Other Common Names: Bannertail or Silvertail
Eastern grey squirrels commonly occur in two colour phases, grey and black, which leads people to think—mistakenly—that there are two different species. The most notable physical feature of the eastern grey squirrel is its large bushy tail. The tail has many important functions. It acts as a rudder when the animal jumps from high places, as a warm covering during the winter, as a signal to other eastern grey squirrels indicating an individual’s mood.
(Please note — these photos are unverified images submitted by members of the CWF Photo Club.)
Habitat: The eastern grey squirrel spends most of its life in trees, preferring hardwood forests of oak or hickory trees, where it moves about with great agility. When it comes to the ground to feed or store food in hiding places to eat later, it also has great mobility and can reach speeds of up to 25 km per hour.
Diet: The eastern grey squirrel is an opportunist when it comes to finding food and can therefore live in a wide variety of habitats. Its diet varies with the seasons, depending on what is available at the time. In early spring the buds of several types of hardwood trees, in particular the maple, are its staple diet. During the summer, the winged seeds of maple (samaras) and elm seeds are the major items, together with a wide variety of berries and other wild fruits, seeds, nuts, and apples. In the autumn hard nuts, including acorns, hickory nuts, butternuts, walnuts, beechnuts, and pine seeds, are their most important foods. The squirrels become industrious hoarders at this time of year, burying hundreds of nuts and seeds for the winter, when other foods are relatively scarce. If a nut crop fails, the following winter can be a very difficult time for the squirrel.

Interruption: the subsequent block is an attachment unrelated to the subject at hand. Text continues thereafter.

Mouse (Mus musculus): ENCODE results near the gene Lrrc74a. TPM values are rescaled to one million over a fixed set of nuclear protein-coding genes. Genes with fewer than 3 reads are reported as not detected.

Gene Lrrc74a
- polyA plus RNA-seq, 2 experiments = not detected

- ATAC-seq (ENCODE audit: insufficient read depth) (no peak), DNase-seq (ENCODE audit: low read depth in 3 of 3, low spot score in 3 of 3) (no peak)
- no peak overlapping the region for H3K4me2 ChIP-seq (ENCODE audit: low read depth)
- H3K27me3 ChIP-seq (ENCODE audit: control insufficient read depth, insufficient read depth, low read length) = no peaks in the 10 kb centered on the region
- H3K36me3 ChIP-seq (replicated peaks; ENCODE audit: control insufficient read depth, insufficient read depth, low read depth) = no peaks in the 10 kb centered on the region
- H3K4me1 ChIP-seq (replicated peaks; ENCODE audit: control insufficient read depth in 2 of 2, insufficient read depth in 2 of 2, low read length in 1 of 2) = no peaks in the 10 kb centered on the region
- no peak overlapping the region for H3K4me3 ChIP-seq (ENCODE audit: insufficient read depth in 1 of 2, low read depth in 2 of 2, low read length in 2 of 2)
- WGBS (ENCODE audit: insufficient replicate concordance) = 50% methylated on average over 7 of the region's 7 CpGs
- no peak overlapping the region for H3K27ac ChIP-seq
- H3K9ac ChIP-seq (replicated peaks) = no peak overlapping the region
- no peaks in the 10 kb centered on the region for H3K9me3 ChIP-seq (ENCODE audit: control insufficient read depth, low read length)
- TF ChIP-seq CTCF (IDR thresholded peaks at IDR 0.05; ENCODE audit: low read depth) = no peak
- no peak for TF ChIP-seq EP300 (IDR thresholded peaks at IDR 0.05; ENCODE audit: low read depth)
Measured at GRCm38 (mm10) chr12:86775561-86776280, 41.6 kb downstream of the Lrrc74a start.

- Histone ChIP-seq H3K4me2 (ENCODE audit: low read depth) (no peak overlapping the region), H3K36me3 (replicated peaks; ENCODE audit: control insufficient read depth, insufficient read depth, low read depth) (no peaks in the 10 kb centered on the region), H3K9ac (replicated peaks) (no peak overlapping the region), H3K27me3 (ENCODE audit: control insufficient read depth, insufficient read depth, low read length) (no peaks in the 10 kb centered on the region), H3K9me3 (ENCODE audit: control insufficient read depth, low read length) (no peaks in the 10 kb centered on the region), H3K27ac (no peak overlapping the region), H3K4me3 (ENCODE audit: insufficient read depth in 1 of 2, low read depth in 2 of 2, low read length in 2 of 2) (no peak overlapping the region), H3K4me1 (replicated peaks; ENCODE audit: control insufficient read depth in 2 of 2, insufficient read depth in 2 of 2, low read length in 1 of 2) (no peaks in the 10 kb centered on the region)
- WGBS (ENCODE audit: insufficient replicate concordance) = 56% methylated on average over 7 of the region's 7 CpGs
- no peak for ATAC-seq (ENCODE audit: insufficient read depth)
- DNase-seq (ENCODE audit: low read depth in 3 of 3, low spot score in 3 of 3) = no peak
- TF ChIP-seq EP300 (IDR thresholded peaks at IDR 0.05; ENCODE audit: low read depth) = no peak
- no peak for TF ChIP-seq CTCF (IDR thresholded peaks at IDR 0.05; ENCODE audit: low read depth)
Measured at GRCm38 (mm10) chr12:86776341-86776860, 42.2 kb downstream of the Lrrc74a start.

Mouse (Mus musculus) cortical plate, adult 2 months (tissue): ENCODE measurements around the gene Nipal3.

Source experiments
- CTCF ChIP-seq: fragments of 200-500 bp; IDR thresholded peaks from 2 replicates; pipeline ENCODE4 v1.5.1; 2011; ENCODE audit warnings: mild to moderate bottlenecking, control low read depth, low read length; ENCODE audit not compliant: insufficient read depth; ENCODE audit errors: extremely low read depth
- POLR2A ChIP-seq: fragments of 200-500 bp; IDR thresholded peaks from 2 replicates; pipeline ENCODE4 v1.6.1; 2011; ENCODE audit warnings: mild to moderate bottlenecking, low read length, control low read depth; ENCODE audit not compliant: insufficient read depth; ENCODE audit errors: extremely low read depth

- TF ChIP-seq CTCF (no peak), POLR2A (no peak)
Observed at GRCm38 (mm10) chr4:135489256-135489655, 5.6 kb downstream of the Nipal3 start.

The eastern grey squirrel has two breeding seasons each year, the first in January and February and the second in June and July. Each of the mating periods lasts for about three weeks. Generally, only females over two years of age will breed in both seasons. Courtship behaviour is quite involved but it ends with the female selecting the most dominant male of the group that has shown an interest.
Gestation, or pregnancy, takes 40 to 44 days. An average of three young are born. The female generally gives birth in a warm, sheltered nest that she has prepared in a cavity inside a hollow tree. Sometimes leaf nests are used, especially for a summer litter if a tree den is not available.
The newborn young are naked and blind and weigh about 15 g. They mature quickly, developing hair by three weeks; at four weeks the tail is well furred. Their ears open by four weeks and the eyes a week later. By eight weeks the young squirrels are venturing out of the nest for short distances. Weaning, or making the transition from the mother’s milk to other food, begins at this time and at about 12 weeks the youngsters will be almost adult size and quite independent of their mother.
By Terri-Lee Reid
The acrobatic eastern grey squirrel is great fun to observe — as long as it’s not ransacking your bird feeders or gnawing on your windowsills! It takes little effort for homeowners to find ways to have a mutually beneficial coexistence with the eastern grey squirrel, as with all backyard wildlife.
The eastern grey squirrel, known to many as the grey squirrel, is medium-sized and has two common colour phases: black and grey. It has a large bushy tail that assists with jumping and communication and provides warmth and also shade from the sun. A very agile climber, it is also skillful on the ground, where it can reach speeds up to 25 kilometres per hour. It is most active during the day and even in winter will often venture out around noon to take advantage of the sun’s warmth. Eastern grey squirrels are not very aggressive. Often their territories overlap and they quite happily feed among each other.